“Because complying with FATCA is costly for banks — including those in Israel — many are refusing to open any new accounts for U.S. citizens,” wrote Cohen in the email, listing a litany of problems the tax legislation, first passed in 2010, has triggered.
“There have been reports of banks asking customers with a U.S. Passport or U.S. Green Card to provide proof they are compliant with current U.S. foreign account disclosure requirements,” Cohen alleged. “Some banks have even gone so far as to ask customers to close their existing accounts. There have even been instances where Americans living abroad have been refused local mortgages, pension plans and life insurance policies.”
Don Shrensky of Aboulafia Avital Shrensky & Co., an Israeli firm specializing in both U.S. and Israeli tax planning and compliance, has for many years assailed demands by some Israeli banks that customers submit a copy of their U.S. tax returns and waive their rights to privacy.
“Under FATCA, the Israeli bank has no obligation to ensure the customer is complying with U.S. income tax and bank secrecy laws,” Shrensky told Haaretz. “The banks only have an obligation to identify their client as a U.S. person and to report to the United States government information about the account in Israel, such as the balance of the account.”
Asked to comment on Cohen’s allegations about Israeli financial institutions, Ofra Preuss, a spokesperson for Bank Hapoalim, told Haaretz in a statement, “The Bank’s policy has been, and continues to be, to comply in full with all the requirements of FATCA. The Bank will not be able to serve American customers who do not adhere to said requirements.”
By Mordechai I. Twersky, Ha'aretz, May 2, 2014

AACI Jerusalem – Parking in Hadar Mall
In case you don't know:  People with a Senior Citizens card   can park for free at Kanyon Hadar.  The person needs to go to the parking office on the lower level (across from the cleaners) and present his/her card and give the car license plate number.  They put that in their computer and after that the gates open automatically when you enter and leave the parking lot.

Olim to face less bureaucracy when converting foreign drivers’ licenses
Knesset receives confirmation that Transportation Ministry has officially approved new regulations in first week of May.
New immigrants to Israel will now face fewer stumbling blocks when converting their foreign drivers’ licenses to Israeli ones, MK Dov Lipman (Yesh Atid) announced on Monday.
“Over the last few months I have received many complaints from olim having difficulties switching their licenses after driving decades in Western countries,” Lipman said. “The regulations made no sense.”
New immigrants to Israel have up to three years to take a “control test” – an abbreviated road test to demonstrate control over the vehicle, according to a Transportation Ministry description of the test. The immigrants are permitted, however, to drive in Israel on their foreign drivers’ licenses alone for their first year in the country.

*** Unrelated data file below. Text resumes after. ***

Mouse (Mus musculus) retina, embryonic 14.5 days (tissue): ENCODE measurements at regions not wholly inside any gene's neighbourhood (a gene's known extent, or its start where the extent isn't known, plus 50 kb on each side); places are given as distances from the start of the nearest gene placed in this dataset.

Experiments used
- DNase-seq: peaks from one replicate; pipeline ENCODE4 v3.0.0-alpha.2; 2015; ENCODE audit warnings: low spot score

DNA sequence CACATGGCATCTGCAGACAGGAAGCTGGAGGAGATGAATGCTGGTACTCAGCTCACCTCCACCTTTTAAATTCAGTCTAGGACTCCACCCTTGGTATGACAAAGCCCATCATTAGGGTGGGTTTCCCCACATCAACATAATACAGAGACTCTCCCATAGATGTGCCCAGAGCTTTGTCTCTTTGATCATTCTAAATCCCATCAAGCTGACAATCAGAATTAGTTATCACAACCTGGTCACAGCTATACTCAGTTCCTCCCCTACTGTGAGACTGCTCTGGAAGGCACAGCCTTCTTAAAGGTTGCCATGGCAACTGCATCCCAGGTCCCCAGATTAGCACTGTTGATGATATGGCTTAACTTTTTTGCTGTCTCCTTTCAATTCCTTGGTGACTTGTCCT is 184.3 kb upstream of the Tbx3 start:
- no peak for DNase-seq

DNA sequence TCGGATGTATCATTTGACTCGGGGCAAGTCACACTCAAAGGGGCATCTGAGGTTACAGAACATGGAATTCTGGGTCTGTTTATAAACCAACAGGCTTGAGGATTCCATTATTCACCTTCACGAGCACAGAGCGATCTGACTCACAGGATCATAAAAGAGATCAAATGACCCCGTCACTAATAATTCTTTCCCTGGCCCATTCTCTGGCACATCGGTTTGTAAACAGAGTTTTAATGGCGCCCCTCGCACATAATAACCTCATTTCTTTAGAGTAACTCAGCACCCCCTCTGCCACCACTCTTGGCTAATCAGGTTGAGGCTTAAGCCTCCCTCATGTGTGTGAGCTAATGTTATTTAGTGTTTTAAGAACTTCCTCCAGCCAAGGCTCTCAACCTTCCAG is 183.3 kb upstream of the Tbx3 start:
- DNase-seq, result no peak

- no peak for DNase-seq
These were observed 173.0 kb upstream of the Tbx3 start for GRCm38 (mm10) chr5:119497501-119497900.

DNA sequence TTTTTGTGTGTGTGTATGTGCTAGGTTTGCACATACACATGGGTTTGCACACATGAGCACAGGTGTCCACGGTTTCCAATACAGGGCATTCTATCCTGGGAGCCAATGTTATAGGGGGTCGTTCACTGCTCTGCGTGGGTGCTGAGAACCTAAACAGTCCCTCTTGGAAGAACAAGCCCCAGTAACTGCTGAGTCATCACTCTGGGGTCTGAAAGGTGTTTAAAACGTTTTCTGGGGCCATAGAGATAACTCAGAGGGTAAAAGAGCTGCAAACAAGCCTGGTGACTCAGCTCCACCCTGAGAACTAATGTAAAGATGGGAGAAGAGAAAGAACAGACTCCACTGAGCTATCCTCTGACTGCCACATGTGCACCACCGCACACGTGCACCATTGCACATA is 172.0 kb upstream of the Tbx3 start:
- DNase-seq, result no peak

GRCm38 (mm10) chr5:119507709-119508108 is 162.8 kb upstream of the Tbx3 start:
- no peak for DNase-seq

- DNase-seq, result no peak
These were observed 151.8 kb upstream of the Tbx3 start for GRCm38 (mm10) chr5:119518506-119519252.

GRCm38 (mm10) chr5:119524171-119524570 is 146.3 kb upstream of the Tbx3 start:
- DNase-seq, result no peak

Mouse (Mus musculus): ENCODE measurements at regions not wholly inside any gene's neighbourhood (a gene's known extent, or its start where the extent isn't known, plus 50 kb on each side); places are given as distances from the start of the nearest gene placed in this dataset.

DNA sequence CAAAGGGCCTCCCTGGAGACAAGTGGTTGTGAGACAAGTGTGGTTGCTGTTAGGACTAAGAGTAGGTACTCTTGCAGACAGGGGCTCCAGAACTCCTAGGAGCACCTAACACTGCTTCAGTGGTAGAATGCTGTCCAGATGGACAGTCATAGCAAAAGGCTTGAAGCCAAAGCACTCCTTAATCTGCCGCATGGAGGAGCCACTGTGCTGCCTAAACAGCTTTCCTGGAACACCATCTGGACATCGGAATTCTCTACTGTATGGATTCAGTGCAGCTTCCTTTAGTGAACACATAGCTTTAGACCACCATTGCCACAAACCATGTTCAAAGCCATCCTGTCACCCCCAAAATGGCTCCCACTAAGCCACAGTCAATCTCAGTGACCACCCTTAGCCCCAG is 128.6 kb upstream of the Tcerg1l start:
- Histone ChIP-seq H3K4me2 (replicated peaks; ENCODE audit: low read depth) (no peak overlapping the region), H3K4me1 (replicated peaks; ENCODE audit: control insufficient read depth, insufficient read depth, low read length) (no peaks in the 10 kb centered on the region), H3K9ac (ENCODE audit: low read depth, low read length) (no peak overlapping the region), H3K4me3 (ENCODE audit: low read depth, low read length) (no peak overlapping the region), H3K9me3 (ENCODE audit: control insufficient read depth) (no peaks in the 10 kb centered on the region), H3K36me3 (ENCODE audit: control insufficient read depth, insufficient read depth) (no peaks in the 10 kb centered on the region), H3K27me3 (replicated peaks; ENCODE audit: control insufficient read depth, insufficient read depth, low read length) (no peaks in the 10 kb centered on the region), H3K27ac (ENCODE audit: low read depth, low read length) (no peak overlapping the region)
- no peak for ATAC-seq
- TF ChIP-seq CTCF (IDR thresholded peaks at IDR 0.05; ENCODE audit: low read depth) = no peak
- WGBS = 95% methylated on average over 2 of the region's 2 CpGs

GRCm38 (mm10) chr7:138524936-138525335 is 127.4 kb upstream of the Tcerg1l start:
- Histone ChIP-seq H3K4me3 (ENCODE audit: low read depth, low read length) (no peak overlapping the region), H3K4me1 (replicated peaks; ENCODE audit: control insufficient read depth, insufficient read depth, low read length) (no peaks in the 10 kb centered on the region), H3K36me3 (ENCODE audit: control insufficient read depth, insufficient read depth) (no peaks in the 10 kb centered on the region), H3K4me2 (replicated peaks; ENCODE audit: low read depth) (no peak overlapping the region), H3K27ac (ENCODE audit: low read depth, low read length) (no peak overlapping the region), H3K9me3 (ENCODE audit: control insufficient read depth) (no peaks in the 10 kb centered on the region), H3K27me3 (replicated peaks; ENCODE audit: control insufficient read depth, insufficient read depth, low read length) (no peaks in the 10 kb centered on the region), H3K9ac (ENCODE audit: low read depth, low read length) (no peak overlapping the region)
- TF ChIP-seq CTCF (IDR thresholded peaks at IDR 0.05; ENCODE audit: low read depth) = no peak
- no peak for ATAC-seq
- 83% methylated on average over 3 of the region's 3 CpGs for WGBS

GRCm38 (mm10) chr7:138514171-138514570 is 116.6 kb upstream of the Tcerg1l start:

Previously, if immigrants failed the control test twice, they were required to take full theory and practical driving exams.
According to the new regulations, if an immigrant fails two control tests, he or she will only be required to take the full practical driving exam, without the theory exam.
Meanwhile, immigrants who enlisted in the IDF will have more than the allotted three years to complete the conversion process, providing they display a certificate of service to the Licensing Authority, the regulations say.
The Knesset received confirmation that the Transportation Ministry had officially approved the new regulations in the first week of May.
Lipman called for a meeting with the Absorption and Immigration Committee meeting, chaired by MK Yoel Razbozov (Yesh Atid), in November, during which he addressed Transportation Ministry officials about ongoing hurdles olim face when converting their licenses.
First and foremost, Lipman said he felt that the rule allowing olim to drive in Israel for a year without exchanging their licenses is no less than “ridiculous.”
If they are allowed to drive for that year without an Israeli license, then they clearly do not present a danger to the roads, he argued.
In addition, he told ministry officials that the demand to take a theory test upon failing two control tests was unfair, and presented an obstacle that many olim were unable to overcome.
Upon receiving word that the Transportation Ministry had canceled the necessity for the theory test and allowed for soldiers to convert their licenses beyond the three-year window, Lipman said that he is “proud of these two achievements.”
“It will make a difference in the life of olim who have been struggling with senseless bureaucracy,” he said.
Razbozov thanked Lipman for raising the issue, as well as the Transportation Ministry for following through with the committee’s recommendations.
“We need to remember that even though some of the olim might be new, they are very experienced drivers that have a hard time navigating the bureaucracy,” Razbozov said.
“This decision will benefit these olim, and allow them to be more successful and independent.”
By Sharon Udasin, The Jerusalem Post, May 12, 2014